Structurally Cursed is well paced. Its narrative appears a little jilted to begin with as early on there’s little indication of where it’s going. As events proceed and customers come and go we find the film heading in several directions as it focuses on each customer accordingly after they’ve shopped. From here the story comes together as we now begin to realise that although every customer bears no relation to the former or next, they’re simply victims of an evil shop where explanations are far too few. These strangers shouldn’t make us sympathetic toward them as no attempts are made to introduce them as important parts of society. But that isn’t the point. Hoshino’s intentions evidently are not to present fleshed out characters but to place the everyday citizen in an inescapable situation. There is no why or questions as to whether or not they deserve it, they just happen. Remarkably however is that despite sharing little time with each victim the film manages to do the impossible, just when we think it possibly couldn’t carry itself beyond its horror façade. Horror quickly becomes drama and as the tension fades its poignancy heightens as each separated sequence is then intercut to the beautiful piano arrangement of J.S Bach. Quite a departure from the rest of the intriguing and suitably alarming, experimentalist score. Ordinarily this might pose a problem for a film that tackles several genres but Hoshino seems fully aware of what it is he’s trying to accomplish here.
In her debut (movie) feature, beautiful young model Hiroko Sato takes charge amongst a crowd of enjoyable actors and is definitely a face to look out for, with her cute looks and a knack of showing curious emotions, though the only face anyone is likely to immediately recognise is that of Susumu Terashima playing Ryoko’s boss, Mr. Tejima – an actor who has fine presence whenever he’s on screen, despite it being somewhat brief here. Cursed works even better thanks to its supporting players, with Osamu Takahashi & Etsuyo Hirayama being suitably offbeat and creepy, with the victim cast coping well under the strain. Each actor makes this movie look like it was a lot of fun to shoot, a good job all round.
Screen Entertainment bring us Cursed on a less than stellar disc but for the time being with the only other option being the Hong Kong DVD folk shall have to make do. Considering the import disc has the option of DTS that may well be enough to sway interested parties.
The menu screens are animated but in my opinion they give away a few neat scenes, so try not to pay too much attention and just get on with hitting that play button.
The film is presented in its original 1.85:1 aspect ratio and is enhanced for wide screen televisions. Filmed on digital beta cam Cursed seems to have been tape sourced as there is a lot of low-level noise, though that is likely inherent to the master but it does affect grey and black levels, which aren‘t quite as strong as they perhaps should be. Macro-blocking is highly evident, even from the screen grabs provided, though if it’s any consolation it doesn’t look quite so bad on a television.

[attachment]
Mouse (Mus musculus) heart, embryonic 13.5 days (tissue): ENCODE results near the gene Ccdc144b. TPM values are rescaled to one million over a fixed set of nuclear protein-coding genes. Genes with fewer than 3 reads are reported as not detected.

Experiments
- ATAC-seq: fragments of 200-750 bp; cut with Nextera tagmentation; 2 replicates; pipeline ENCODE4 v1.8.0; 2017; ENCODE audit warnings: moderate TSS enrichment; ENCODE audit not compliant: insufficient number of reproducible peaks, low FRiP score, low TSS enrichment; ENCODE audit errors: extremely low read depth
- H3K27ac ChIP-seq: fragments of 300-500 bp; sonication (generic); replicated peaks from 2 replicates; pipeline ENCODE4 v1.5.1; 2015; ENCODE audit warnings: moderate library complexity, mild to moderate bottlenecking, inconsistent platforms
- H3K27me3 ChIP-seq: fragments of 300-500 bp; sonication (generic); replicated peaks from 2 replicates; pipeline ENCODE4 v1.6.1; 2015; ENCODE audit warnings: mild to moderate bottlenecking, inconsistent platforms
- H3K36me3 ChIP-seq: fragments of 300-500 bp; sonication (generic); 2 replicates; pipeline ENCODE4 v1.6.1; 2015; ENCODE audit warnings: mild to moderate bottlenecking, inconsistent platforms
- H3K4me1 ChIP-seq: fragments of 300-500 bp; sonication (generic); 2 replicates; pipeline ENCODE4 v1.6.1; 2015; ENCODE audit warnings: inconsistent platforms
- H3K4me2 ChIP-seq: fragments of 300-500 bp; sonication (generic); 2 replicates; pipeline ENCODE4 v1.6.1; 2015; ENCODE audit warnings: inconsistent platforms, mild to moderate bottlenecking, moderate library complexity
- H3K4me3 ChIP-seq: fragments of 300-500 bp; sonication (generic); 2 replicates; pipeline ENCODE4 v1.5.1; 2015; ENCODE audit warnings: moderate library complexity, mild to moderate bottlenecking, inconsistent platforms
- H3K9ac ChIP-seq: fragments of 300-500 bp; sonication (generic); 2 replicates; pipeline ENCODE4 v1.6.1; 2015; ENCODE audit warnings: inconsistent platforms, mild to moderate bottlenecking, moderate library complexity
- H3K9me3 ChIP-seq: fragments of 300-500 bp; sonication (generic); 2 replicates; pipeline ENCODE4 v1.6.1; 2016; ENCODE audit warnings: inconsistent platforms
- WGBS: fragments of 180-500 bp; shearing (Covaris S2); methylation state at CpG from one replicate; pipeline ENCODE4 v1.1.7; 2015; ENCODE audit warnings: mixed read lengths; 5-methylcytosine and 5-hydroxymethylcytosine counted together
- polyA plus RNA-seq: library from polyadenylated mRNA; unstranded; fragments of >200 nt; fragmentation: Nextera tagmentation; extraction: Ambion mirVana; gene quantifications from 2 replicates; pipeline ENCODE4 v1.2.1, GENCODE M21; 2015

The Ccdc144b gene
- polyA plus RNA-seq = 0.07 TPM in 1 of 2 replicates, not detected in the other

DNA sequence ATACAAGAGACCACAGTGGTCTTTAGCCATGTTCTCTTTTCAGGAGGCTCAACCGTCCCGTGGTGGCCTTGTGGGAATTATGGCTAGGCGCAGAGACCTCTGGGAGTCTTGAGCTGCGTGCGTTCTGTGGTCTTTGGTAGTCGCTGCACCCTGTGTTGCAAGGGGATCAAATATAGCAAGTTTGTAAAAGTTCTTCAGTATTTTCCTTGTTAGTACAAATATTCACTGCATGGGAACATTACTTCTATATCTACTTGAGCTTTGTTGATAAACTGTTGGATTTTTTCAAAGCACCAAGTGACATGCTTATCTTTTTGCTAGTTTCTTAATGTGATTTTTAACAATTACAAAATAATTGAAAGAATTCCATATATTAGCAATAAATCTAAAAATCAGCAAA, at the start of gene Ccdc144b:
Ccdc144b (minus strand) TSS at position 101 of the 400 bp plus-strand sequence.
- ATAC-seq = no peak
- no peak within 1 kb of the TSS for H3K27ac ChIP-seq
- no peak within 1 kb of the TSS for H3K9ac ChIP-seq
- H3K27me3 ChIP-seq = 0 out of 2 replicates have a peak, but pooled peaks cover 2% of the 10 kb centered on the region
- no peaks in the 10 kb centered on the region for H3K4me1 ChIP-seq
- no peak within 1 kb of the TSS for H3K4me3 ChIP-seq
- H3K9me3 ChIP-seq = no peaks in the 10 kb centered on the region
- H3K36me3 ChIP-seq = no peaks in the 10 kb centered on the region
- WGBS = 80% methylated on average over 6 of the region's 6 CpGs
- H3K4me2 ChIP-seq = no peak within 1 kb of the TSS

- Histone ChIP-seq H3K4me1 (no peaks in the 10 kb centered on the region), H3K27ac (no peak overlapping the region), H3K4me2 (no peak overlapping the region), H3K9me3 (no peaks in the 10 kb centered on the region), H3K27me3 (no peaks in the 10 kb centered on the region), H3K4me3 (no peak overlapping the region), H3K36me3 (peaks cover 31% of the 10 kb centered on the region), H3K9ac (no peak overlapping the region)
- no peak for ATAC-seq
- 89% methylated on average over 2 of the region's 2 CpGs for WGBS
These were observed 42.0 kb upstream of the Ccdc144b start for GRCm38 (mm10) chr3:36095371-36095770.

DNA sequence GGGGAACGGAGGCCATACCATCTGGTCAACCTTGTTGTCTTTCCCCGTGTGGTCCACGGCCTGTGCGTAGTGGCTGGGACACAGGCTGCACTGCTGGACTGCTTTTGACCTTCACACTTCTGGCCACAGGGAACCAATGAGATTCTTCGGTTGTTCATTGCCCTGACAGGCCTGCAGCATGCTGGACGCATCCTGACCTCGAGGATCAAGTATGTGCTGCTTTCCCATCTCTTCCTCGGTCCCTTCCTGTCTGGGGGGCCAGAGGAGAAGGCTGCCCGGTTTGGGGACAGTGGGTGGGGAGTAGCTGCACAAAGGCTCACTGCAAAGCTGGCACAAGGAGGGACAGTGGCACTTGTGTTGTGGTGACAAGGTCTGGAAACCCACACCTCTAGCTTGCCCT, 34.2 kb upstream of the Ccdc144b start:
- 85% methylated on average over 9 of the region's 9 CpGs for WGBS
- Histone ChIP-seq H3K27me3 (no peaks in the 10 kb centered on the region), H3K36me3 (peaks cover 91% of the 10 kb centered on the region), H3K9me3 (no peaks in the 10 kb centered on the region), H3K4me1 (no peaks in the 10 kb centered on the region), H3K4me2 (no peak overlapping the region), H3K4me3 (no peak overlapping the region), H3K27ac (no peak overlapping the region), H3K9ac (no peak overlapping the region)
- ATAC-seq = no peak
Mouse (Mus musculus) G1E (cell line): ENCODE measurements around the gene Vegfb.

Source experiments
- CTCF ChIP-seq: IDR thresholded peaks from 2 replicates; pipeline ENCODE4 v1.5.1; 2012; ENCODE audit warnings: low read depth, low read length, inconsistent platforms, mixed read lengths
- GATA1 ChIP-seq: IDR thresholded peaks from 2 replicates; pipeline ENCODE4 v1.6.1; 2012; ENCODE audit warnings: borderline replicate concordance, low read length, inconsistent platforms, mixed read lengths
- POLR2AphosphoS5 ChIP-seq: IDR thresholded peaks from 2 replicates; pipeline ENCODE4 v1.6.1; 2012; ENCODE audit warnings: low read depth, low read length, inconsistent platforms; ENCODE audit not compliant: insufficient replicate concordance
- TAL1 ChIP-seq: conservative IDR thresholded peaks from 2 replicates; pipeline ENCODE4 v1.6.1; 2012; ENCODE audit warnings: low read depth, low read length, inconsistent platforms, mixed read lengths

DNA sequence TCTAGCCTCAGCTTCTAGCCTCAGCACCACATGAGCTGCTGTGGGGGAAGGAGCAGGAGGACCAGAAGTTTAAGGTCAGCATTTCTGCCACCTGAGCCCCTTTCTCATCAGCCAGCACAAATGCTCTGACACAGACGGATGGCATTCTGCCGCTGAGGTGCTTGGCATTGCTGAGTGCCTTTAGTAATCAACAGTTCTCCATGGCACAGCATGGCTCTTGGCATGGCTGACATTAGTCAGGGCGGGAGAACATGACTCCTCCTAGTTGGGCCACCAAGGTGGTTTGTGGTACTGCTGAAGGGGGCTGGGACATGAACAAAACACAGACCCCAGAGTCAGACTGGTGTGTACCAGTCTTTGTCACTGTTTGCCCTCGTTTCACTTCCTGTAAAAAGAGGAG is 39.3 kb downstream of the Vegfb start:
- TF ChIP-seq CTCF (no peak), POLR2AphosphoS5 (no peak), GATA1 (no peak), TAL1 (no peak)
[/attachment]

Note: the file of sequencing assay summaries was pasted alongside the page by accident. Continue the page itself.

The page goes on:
For sound we get a Japanese 2.0 track which holds up remarkably well. The score is very eerie and has a certain amount of originality, with its strange bell sounds, ringing and wails, which come through very loud at certain times and add that little bit of extra fear to some of the stalker scenes and moments of madness that often penetrate. It would be great to hear how this does sound in 5.1 or higher but I’m willing to bet that 2.0 is its original track, in which case it functions more than adequately.
English subtitles are made available and these are optional, but marred by some ropey grammar
There’s not a whole lot here for the taking, just the original theatrical trailer. I advise anyone reading this to avoid the trailer until having seen the film as it contains major spoilers and may affect your enjoyment.
There are also trailers for upcoming or now available Screen Entertainment titles. Those on offer to watch are Turkey Shoot, Intruder, Aquanoid, Maniacal, Thirst, Strange Behaviour, Patrick, Switch Killer, Butchered, The Attendant, Creepozoids, Cannibal Dead: The Ghouls, Boneyard, Hell’s Highway, Vampires vs. Zombies, Nightmares Come at Night and Chupacabra. I had quite a blast watching these trailers, most of which are hilariously awful. Looks like quite a list to look out for in future.
Somehow this little Japanese gem slipped me by and I’m so very pleased to have caught up with it. Cursed is a fresh horror tale that offers enough nasty moments to satisfy but also manages to deliver some wonderful comedy and fine moments of dramatic reflection. Screen Entertainment has done a satisfactory job in releasing the film on DVD for the first time in the west.
It’s the end, but the moment has been prepared for…